A further exemplary embodiment provides an imaging member comprising a substrate, a charge generating layer-disposed on the substrate, and a charge transport layer disposed on the charge generating layer. The charge generating layer comprises a porphine agent selected from the group consisting of (1) 21H; 23H-Porphine; (2) meso-Tetraphenylporphine-4,4′,4″,4′″-tetracarboxylic acid; (3) Phytochlorin; (4) 5,10,15,20-Tetraphenyl-21H, 23H-porphine; (5) 5,10,15,20-Tetra(4-pyridyl)-21H,23H-porphine; (6) 5, 10, 15, 20-Tetrakis(3-hydroxyphenyl)-21H, 23H-porphine; (7) 5,10,15,20-Tetrakis(o-dichlorophenyl)-21H,23H-porphine; (8) 5,10,15,20-Tetrakis(4-trimethylammoniophenyl) porphine tetrachloride; (9) meso-Tetraphenylporphine-4,4′,4″,4″ tetracarboxylic acid, copper(II); (10) 5,10,15,20-Tetrakis(4-sulfonatophenyl)-21H,23H-porphine copper(II); (11)-5,10,15,20-Tetrakis(pentafluorophenyl)-21H,23H-porphine palladium(II); (12) 2,3,7,8,12,13,17,18-Octaethyl-21H, 23H-porphine vanadium (IV) oxide; (13) 3,8,13,18-Tetramethyl-21H,23H-porphine-2,7,12,17-tetrapropionic acid dihydrochloride; (14) 8,13-Divinyl-3,7,12,17-tetramethyl-21H, 23H-porphine-2,18-dipropionic acid cobalt(III) chloride; (15) 8,13-Bis(ethyl)-3,7,12,17-tetramethyl-21H,23H-porphine-2,18-dipropionic acid chromium(III) chloride; (16) 3,7,12,17-Tetramethyl-21H,23H-porphine-2,18-dipropionic acid dihydrochloride; (17) meso-Tetraphenylporphine-4,4′,4″,4′″-tetracarboxylic acid, iron (III) chloride; (18) 8,13-Bis(1-hydroxyethyl)-3,7,12,17-tetramethyl-21H,23H-porphine-2,18-dipropionic acid; (19) 5,10,15,20-Tetrakis(4-sulfonatophenyl)-21H,23H-porphine, manganese (III) chloride; (20) Pyropheophorbide-α-methyl ester; (21) 5,10,15,20-Tetraphenyl-21H,23H-porphine nickel(II); (22) N-Methyl Mesoporphyrin IX; (23) 8,13-Bis(vinyl)-3,7,12,17-tetramethyl-21H,23H-porphine-2,18-dipropionic acid; (24) 29H,31H-tetrabenzo porphine; (25) Uroporphyrin I dihydrochloride; (26) 8,13-Bis(vinyl)-3,7,12,17-tetramethyl-21H,23H-porphine-2,18-dipropionic acid zinc(II); (27) 5,10,15,20-Tetrakis(1-methyl-4-pyridinio) porphine tetra(p-toluenesulfonate); (28) 8,13-Bis(ethyl)-3,7,12,17-tetramethyl-21H,23H-porphine-2,18-dipropionic acid tin(IV) dichloride; and the like and combinations thereof.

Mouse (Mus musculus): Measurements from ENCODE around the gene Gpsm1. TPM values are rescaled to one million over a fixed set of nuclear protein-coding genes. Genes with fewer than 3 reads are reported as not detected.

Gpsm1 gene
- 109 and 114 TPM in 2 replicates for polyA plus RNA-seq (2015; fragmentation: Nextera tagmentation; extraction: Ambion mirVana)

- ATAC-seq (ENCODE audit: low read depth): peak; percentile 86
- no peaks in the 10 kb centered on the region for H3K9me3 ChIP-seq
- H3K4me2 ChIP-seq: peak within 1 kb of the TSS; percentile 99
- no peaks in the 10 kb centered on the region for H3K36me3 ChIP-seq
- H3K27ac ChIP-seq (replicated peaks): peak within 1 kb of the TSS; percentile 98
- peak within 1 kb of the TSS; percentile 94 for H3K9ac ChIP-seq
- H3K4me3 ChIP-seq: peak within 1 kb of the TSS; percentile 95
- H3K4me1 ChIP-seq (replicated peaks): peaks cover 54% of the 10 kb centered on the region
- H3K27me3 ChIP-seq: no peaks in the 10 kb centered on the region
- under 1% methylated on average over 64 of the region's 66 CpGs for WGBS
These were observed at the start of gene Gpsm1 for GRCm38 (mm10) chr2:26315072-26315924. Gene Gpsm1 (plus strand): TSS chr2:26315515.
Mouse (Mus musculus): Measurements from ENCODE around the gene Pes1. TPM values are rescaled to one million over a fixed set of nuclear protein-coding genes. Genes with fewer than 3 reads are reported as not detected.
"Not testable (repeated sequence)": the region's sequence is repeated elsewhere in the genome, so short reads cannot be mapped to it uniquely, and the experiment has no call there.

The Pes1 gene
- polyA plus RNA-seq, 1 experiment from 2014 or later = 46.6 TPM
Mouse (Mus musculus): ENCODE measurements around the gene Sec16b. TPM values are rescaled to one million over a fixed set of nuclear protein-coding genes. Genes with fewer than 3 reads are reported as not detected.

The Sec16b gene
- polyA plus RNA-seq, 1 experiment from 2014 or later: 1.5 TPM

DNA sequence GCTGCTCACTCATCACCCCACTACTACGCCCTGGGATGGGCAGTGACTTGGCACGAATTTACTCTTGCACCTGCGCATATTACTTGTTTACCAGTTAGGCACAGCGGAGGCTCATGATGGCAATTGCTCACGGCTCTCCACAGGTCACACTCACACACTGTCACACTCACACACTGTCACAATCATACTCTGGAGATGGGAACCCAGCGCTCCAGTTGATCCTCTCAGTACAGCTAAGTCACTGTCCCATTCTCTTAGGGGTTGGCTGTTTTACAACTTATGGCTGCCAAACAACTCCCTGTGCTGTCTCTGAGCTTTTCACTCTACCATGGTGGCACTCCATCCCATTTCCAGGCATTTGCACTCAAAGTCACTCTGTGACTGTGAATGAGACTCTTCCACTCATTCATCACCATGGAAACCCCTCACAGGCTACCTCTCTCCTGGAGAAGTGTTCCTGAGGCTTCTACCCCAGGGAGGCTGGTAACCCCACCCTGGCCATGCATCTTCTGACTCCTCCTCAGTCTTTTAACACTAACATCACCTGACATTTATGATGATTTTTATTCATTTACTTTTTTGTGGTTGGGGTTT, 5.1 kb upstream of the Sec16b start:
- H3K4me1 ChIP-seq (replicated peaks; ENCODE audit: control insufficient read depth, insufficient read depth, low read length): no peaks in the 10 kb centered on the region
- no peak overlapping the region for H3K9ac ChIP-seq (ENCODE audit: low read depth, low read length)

In another exemplary embodiment, a method for reducing the potential for ghosting in an imaging member is provided. The method comprises incorporating a porphine agent or additive into a charge generating layer of the imaging member, wherein the agent or additive is selected from the group consisting of (1) 21H;23H-Porphine; (2) meso-Tetraphenylporphine-4,4′,4″,4′″-tetracarboxylic acid; (3) Phytochlorin; (4) 5,10,15,20-Tetraphenyl-21H,23H-porphine; (5) 5,10,15,20-Tetra(4-pyridyl)-21H,23H-porphine; (6) 5,10,15,20-Tetrakis(3-hydroxyphenyl)-21H,23H-porphine; (7) 5,10,15,20-Tetrakis(o-dichlorophenyl)-21H,23H-porphine; (8) 5,10,15,20-Tetrakis(4-trimethylammoniophenyl) porphine tetrachloride; (9) meso-Tetraphenylporphine-4,4′,4″,4″ tetracarboxylic acid, copper(II); (10) 5,10,15,20-Tetrakis(4-sulfonatophenyl)-21H,23H-porphine copper(II); (11) 5,10,15,20-Tetrakis(pentafluorophenyl)-21H,23H-porphine palladium(II); (12) 2,3,7,8,12,13,17,18-Octaethyl-21H,23H-porphine vanadium (IV) oxide; (13) 3,8,13,18-Tetramethyl-21H,23H-porphine-2,7,12,17-tetrapropionic acid dihydrochloride; (14) 8,13-Divinyl-3,7,12,17-tetramethyl-21H,23H-porphine-2,18-dipropionic acid cobalt(III) chloride; (15) 8,13-Bis(ethyl)-3,7,12,17-tetramethyl-21H,23H-porphine-2,18-dipropionic acid chromium(III) chloride; (16) 3,7,12,17-Tetramethyl-21H,23H-porphine-2,18-dipropionic acid dihydrochloride; (17) meso-Tetraphenylporphine-4,4′,4″,4′″-tetracarboxylic acid, iron (III) chloride; (18) 8,13-Bis(1-hydroxyethyl)-3,7,12,17-tetramethyl-21H,23H-porphine-2,18-dipropionic acid; (19) 5,10,15,20-Tetrakis(4-sulfonatophenyl)-21H,23H-porphine, manganese (III) chloride; (20) Pyropheophorbide-α-methyl ester; (21) 5,10,15,20-Tetraphenyl-21H,23H-porphine nickel(II); (22) N-Methyl Mesoporphyrin IX; (23) 8,13-Bis(vinyl)-3,7,12,17-tetramethyl-21H,23H-porphine-2,18-dipropionic acid; (24) 29H,31H-tetrabenzo porphine; (25) Uroporphyrin I dihydrochloride; (26) 8,13-Bis(vinyl)-3,7,12,17-tetramethyl-21H,23H-porphine-2,18-dipropionic acid zinc(II); (27) 5,10,15,20-Tetrakis(1-methyl-4-pyridinio) porphine tetra(p-toluenesulfonate); (28) 8,13-Bis(ethyl)-3,7,12,17-tetramethyl-21H,23H-porphine-2,18-dipropionic acid tin(IV) dichloride; and the like and combinations thereof.